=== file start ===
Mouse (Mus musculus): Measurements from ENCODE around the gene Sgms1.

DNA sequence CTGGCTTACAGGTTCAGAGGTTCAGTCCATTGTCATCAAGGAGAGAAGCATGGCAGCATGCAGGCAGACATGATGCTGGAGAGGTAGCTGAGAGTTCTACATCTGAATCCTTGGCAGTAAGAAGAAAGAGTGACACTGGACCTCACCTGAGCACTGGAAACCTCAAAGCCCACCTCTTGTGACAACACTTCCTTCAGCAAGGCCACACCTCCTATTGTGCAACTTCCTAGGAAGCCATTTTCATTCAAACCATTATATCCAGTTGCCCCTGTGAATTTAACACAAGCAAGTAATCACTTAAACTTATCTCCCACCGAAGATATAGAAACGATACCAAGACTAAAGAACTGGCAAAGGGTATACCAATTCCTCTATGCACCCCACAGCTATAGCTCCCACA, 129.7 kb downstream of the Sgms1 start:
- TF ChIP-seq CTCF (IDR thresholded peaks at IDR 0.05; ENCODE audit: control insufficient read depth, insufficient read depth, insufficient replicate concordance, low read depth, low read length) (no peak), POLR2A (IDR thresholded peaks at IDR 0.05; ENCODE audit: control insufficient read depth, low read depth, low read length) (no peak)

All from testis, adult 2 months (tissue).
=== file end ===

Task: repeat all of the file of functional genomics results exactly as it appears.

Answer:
Mouse (Mus musculus): Measurements from ENCODE around the gene Sgms1.

DNA sequence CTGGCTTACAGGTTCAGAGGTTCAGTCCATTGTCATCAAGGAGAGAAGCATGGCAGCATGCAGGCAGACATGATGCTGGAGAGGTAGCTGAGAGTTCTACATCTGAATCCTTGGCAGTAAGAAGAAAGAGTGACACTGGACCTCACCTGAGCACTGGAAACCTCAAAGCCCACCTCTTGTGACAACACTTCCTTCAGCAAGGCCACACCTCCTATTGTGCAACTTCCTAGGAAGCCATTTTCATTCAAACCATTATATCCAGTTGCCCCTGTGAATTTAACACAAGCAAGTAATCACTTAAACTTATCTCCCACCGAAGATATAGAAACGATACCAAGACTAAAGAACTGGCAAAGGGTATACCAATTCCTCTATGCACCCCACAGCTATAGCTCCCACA, 129.7 kb downstream of the Sgms1 start:
- TF ChIP-seq CTCF (IDR thresholded peaks at IDR 0.05; ENCODE audit: control insufficient read depth, insufficient read depth, insufficient replicate concordance, low read depth, low read length) (no peak), POLR2A (IDR thresholded peaks at IDR 0.05; ENCODE audit: control insufficient read depth, low read depth, low read length) (no peak)

All from testis, adult 2 months (tissue).